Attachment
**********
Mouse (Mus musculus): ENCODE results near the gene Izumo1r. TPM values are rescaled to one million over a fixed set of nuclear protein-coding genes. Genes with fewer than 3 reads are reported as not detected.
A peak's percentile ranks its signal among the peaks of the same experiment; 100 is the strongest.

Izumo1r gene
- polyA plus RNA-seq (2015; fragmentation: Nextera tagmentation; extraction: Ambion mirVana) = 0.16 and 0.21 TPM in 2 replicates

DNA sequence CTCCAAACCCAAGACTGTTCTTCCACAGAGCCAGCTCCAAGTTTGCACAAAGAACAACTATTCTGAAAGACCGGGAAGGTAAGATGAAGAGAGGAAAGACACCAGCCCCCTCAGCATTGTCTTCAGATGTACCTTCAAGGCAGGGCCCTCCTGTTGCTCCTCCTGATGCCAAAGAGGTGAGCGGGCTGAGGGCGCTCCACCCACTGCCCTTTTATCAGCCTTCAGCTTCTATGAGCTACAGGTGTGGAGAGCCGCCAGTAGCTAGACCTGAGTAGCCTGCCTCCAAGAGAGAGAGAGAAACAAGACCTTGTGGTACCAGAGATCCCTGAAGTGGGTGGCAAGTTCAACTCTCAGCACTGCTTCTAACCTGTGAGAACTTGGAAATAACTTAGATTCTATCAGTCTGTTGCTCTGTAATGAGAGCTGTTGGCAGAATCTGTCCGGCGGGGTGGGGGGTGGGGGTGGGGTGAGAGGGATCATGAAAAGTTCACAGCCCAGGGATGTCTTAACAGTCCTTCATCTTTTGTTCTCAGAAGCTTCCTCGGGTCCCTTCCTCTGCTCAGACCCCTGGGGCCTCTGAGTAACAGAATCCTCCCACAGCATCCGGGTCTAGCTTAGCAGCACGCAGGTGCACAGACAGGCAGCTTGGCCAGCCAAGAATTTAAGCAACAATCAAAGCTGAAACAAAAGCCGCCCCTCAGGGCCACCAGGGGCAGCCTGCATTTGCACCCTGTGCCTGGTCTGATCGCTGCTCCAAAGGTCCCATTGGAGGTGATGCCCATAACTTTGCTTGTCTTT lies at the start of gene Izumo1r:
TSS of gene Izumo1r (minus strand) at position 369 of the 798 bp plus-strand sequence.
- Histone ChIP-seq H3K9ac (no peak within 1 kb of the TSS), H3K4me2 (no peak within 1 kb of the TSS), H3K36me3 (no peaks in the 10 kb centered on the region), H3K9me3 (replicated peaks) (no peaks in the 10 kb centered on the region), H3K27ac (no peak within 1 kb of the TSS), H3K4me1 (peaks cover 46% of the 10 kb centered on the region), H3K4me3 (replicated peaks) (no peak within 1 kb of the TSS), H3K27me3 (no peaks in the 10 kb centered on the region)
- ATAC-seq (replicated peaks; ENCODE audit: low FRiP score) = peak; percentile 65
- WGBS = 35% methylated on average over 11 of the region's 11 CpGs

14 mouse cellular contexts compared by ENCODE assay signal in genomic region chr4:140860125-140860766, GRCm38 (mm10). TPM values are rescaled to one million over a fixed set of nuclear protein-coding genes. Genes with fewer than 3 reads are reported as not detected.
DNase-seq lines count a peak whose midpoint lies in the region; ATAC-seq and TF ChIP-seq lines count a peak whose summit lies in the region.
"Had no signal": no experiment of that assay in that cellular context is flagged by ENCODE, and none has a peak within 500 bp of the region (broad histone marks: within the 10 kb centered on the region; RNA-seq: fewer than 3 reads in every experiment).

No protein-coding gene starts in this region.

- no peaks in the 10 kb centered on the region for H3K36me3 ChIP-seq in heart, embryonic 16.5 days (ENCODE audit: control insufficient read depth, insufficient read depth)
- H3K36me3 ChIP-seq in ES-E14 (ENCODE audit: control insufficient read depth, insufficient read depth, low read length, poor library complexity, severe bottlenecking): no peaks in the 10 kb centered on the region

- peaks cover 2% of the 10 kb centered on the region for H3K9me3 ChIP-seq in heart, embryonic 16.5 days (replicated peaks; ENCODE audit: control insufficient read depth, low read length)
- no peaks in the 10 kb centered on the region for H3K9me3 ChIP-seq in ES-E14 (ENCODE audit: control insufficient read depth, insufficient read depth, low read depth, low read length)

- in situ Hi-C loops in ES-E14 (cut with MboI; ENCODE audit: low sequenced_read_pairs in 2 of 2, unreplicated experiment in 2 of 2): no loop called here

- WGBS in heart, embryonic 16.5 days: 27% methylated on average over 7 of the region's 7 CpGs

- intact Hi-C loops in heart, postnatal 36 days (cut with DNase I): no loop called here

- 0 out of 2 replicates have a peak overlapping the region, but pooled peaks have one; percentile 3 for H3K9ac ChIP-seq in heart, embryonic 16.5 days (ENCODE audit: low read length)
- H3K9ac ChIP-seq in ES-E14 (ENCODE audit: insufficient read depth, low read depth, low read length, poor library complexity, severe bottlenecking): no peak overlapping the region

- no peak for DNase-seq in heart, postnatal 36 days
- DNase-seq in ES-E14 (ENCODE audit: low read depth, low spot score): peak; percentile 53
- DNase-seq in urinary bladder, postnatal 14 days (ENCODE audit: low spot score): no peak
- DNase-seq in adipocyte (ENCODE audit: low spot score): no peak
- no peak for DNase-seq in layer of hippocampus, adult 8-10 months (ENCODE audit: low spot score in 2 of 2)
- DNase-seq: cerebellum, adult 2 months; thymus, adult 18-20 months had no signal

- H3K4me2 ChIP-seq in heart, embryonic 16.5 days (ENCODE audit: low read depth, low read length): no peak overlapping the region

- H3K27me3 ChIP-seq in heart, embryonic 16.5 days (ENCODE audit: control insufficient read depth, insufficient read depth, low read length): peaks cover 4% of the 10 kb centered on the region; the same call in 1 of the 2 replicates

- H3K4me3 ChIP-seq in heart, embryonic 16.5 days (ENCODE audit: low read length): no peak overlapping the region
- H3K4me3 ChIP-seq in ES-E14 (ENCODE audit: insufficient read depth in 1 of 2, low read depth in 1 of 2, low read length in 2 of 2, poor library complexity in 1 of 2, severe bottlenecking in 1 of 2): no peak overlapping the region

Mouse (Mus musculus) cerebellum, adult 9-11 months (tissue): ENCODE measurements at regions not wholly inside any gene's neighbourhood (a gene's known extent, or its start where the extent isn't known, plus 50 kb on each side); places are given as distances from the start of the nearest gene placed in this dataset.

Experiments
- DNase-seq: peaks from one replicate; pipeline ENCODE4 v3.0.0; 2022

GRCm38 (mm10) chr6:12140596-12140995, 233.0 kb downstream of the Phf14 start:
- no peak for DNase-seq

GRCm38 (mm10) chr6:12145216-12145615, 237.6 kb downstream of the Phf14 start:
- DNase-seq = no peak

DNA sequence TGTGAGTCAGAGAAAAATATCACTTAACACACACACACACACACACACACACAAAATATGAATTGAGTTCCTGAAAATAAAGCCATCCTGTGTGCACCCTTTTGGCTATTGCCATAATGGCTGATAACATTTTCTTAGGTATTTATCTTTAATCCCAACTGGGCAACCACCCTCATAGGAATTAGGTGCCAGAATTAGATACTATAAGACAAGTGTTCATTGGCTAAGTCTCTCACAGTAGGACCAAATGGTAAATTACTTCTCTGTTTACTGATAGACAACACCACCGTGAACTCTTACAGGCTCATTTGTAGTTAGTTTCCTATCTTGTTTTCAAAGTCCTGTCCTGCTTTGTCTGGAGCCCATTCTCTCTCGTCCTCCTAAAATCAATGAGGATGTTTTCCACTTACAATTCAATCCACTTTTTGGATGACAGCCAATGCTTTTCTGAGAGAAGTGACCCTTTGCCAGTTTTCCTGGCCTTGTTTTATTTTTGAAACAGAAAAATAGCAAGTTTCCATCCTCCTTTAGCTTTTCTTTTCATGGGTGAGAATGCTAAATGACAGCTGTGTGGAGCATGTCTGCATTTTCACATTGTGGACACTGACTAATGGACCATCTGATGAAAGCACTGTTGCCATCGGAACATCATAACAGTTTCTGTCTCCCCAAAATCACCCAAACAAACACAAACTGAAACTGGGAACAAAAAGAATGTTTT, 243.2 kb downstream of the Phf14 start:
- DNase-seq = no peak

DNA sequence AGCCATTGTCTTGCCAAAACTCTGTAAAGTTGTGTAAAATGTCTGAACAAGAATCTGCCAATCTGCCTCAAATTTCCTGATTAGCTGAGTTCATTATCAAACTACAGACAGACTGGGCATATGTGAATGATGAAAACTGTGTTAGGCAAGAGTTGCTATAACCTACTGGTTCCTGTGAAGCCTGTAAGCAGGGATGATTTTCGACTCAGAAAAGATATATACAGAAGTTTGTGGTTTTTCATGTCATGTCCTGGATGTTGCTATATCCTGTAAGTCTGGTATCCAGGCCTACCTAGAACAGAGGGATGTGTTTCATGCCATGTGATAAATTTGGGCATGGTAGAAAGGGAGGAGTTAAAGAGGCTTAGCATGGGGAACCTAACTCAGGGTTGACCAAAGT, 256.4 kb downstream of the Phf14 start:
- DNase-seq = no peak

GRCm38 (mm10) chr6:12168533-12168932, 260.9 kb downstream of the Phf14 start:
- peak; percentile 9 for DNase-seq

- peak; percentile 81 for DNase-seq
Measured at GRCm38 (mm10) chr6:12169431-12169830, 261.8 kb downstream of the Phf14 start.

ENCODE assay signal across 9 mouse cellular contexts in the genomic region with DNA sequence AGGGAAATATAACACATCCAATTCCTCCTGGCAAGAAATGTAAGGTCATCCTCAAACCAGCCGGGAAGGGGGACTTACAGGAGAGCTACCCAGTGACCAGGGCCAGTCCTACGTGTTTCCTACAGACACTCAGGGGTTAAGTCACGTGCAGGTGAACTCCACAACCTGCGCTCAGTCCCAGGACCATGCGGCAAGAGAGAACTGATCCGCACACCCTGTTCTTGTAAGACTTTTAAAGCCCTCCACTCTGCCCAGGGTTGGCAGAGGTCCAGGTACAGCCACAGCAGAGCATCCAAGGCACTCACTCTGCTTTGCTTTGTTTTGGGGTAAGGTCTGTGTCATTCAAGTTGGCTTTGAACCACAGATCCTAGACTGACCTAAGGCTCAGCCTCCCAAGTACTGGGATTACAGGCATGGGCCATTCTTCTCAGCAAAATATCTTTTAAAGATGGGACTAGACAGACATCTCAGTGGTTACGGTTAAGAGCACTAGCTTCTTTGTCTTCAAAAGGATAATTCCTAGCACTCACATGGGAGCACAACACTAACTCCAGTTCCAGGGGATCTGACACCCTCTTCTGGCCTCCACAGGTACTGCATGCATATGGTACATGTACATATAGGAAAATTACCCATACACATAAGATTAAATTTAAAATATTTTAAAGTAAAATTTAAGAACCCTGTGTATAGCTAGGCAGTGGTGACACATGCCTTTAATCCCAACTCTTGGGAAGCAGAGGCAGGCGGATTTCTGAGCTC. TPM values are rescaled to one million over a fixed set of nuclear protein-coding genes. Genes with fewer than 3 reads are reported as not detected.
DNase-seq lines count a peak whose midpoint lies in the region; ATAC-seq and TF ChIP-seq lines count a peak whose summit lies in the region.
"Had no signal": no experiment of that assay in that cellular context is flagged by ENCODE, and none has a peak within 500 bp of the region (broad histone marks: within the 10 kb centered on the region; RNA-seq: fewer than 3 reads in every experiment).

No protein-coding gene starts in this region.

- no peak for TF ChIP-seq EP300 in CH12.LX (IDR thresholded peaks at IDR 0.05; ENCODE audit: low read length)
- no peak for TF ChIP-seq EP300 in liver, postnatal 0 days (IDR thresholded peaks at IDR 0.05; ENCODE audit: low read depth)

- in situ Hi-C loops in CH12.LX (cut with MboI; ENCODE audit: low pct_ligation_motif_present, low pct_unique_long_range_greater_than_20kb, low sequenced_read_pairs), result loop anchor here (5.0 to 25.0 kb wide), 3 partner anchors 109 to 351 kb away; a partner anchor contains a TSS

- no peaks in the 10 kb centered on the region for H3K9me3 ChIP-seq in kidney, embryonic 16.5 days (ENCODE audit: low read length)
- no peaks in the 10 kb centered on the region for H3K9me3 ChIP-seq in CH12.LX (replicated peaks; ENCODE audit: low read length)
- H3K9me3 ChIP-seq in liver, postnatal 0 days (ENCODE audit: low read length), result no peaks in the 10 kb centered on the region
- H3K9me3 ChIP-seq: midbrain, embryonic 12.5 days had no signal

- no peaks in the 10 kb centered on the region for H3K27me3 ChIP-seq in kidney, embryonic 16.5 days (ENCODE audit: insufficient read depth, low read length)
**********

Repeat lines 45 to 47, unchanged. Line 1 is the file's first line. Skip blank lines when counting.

- peak; percentile 9 for DNase-seq

- peak; percentile 81 for DNase-seq
Measured at GRCm38 (mm10) chr6:12169431-12169830, 261.8 kb downstream of the Phf14 start.